winning the game.
That's a lot of couldn't from a team
that, going into the game, still thought
it could go to the Rose Bowl. But
trying to pin the Wolverines' loss on
that drive alone is a little like blaming
World War II on a little imperialistic
aggression. There is obviously a little
more to it.
Just look at this list of big plays
gone bad for Michigan Saturday.
10:40 left in the first quarter of
Michigan's opening drive. The
Wolverines have a third and three on
the Spartans' 18-yard line, but
quarterback Brian Griese's pass to a
wide-open Mercury Hayes is tipped

first down. The ball is badly overthrown
and Michigan turns the ball over.
:30 left in the second quarter.
Michigan State has a third and goal on
the Wolverines' 7-yard line. Fullback
Scott Greene busts through several
Wolverine tackles and scores a
touchdown, giving the Spartans a 10-3
halftime lead.
Michigan State's first drive of the
fourth quarter. Michigan State gets
first downs on third and 7 and a fourth
and 1 en route to a touchdown and a
21-18 lead.
:40 second of the fourth quarter.
On Michigan's last drive of the game,
the Wolverines have a third and eight
yet Griese throws a seven-yard pass to
tight end Jay Riemersma. Because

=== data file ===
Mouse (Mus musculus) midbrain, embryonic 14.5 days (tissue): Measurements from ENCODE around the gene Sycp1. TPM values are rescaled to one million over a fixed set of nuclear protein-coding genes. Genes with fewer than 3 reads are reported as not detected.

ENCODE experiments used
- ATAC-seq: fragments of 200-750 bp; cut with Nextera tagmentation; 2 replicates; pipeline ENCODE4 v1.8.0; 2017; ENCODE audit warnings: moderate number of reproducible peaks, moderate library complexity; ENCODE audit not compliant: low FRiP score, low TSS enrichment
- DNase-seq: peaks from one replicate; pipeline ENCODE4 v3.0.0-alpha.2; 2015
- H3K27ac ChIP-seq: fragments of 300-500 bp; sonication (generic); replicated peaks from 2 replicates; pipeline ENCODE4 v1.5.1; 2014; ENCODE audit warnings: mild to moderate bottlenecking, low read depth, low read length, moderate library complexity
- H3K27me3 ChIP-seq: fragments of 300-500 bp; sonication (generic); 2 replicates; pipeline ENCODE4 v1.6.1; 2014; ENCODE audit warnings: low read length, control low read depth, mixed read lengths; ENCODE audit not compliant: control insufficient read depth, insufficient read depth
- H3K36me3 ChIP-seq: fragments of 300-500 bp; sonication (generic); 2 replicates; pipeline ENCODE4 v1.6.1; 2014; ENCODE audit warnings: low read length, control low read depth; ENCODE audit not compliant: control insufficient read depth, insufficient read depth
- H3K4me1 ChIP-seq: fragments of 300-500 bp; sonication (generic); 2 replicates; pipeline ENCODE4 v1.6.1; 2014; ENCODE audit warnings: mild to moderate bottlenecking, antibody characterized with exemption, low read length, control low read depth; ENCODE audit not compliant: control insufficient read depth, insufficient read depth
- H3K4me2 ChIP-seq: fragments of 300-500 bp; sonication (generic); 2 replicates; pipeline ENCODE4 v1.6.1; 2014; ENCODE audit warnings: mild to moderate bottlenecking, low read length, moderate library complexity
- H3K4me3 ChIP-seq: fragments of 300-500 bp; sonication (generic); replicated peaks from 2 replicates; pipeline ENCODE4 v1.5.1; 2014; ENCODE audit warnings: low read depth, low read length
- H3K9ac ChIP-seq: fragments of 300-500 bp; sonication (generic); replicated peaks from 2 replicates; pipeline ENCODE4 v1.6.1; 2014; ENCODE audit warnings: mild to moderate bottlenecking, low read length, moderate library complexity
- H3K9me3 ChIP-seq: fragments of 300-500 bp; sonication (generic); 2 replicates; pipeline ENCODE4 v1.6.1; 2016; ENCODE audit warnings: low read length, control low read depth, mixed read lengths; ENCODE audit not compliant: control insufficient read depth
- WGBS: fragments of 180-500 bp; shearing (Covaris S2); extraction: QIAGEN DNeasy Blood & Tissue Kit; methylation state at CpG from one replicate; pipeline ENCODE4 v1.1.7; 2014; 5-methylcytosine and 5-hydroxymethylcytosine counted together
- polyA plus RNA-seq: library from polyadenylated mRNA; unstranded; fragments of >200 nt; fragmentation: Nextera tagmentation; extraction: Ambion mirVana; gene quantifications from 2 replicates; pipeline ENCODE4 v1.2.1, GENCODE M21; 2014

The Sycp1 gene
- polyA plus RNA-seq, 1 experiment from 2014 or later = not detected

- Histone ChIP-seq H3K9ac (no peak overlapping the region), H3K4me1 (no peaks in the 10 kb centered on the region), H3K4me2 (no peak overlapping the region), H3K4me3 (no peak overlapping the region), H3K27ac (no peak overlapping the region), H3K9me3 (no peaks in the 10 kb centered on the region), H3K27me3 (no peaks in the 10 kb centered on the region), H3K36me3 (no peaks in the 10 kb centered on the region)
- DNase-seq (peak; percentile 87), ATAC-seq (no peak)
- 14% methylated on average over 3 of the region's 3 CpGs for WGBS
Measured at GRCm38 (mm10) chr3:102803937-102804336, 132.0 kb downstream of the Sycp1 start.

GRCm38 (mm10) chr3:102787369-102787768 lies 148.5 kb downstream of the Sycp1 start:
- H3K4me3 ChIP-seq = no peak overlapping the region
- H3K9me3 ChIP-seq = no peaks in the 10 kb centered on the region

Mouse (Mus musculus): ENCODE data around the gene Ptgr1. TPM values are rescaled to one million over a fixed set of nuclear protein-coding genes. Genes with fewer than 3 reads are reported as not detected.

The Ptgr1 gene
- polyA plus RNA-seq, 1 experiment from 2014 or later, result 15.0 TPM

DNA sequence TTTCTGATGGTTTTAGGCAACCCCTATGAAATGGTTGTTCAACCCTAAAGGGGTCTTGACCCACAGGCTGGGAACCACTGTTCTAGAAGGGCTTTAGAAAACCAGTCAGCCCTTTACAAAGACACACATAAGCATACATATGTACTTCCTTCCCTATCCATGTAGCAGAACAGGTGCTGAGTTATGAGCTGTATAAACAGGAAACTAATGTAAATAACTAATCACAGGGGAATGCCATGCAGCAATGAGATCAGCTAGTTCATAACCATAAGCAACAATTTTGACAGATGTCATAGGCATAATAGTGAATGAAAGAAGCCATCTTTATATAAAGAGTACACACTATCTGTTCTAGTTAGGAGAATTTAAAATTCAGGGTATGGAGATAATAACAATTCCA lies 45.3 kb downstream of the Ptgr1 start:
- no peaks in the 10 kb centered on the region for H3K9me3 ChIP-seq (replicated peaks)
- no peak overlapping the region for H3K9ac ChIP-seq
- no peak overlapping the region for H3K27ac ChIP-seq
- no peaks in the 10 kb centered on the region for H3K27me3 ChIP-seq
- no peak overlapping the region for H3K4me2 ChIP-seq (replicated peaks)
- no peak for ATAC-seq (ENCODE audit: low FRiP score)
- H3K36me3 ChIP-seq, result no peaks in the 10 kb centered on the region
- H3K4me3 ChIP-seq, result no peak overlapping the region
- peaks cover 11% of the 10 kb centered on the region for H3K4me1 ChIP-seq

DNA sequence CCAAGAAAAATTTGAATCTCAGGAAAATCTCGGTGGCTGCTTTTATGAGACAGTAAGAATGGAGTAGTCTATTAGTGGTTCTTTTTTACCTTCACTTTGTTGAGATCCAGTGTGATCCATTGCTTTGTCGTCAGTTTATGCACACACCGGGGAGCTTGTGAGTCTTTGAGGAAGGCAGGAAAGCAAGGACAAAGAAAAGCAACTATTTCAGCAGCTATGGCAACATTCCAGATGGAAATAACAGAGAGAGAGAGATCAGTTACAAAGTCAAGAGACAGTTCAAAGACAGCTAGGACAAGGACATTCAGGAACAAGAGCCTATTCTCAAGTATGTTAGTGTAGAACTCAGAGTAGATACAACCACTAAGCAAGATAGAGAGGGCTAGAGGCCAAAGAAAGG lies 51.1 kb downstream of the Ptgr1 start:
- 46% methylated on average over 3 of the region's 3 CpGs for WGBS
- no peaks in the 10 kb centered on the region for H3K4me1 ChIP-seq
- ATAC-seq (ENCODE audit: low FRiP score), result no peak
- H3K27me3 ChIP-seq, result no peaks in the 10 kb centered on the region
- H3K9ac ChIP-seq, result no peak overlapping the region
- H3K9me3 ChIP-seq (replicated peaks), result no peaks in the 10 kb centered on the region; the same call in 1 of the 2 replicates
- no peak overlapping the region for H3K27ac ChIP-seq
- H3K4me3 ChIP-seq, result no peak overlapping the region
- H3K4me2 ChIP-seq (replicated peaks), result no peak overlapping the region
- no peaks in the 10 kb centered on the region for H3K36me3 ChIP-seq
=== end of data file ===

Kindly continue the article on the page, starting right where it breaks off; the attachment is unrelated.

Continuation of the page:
Michigan didn't get a first down, the
clock continues to roll and Michigan
inexplicably waits until 19 second are
left on the clock to call a time out.
Of course, these are just six of the
140+ plays of Saturday's game, and it
may be a stretch to say that they alone
broke the Wolverines' collective back
Saturday.
But think about it - Michigan

SabdLan
hardly
surpnsed
By Scott Burton
Daily Sports Writer
EAST LANSING - Who would've
thought? Michigan State, a team that lost
to Nebraska by 40 points and Wisconsin
by 31, beating Michigan, ranked seventh
in the nation and coming off a 52-17
beating of Minnesota.
Well, Spartan coach Nick Saban did.
Although no first-year Michigan State
coach has ever beaten the Wolverines,
Saban said that he never doubted for a
second that his team could take out the
Maize and Blue Saturday.
"I thought we could win this game,"
Saban said. "I thought they had more
better players than we had, but I thought
that we had enough good players, that if
we plaved as well as we could play, that

! ! ..w4.a